CBS chief research officer David Poltrack took a critical
look at that question at the UBS Global Media Conference in New York on Monday.
Poltrack credited Netflix with striking original TV gold with "House of
Cards" and "Orange is the New Black" in 2013. However, it has
been more than one year since Netflix introduced a true new hit program. Poltrack's
point was that while Netflix has become a "player in the original content
business," the company isn't inherently superior at picking hits, compared
to traditional TV.
Netflix's batting average is below that of the pay cable
networks as well as the broadcast networks, according to Poltrack. Poltrack
didn't mention the fact that 2014, for Netflix, has been more about preparing
future series than about introducing them to the public.
But most of the shows that Netflix hopes will be hits
haven't come online yet. Netflix is also ramping up its production of original
shows for children. It introduced "VeggieTales in the House" last
month and has another one, "All Hail King Julien," coming up later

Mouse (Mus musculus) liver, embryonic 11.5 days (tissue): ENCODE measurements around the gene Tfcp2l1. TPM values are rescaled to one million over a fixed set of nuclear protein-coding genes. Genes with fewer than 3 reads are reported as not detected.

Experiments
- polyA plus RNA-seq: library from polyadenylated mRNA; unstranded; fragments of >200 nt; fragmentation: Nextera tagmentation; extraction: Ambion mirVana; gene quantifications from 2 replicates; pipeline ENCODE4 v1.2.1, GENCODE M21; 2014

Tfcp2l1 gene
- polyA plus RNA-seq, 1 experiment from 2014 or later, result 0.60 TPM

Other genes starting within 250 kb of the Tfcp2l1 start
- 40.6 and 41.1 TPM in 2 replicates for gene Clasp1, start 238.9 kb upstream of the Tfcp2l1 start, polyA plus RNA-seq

At the same UBS conference on Monday, Netflix chief content
officer Ted Sarandos predicted that his company would eventually be the largest
producer of original content in the world. But it's taking time to get there.
Poltrack, during his presentation, shared research about
Netflix viewing habits. According to the research, Netflix users watched an
estimated 1.1 billion hours' worth of Netflix's five original series last year,
while streaming repeats of the CBS hit show "NCIS" on its own
accounted for 800 million hours of viewing. Poltrack also said that Netflix's
original shows added up to just 6.6% of the service's adult viewership --
assuming viewers watched each episode just once.
Much of the rest of the viewing is of network shows licensed
by Netflix. Poltrack acknowledged the "frenemy" nature of Netflix for
his and other networks: Netflix is a formidable competitor, but they are a
valued partner as well.
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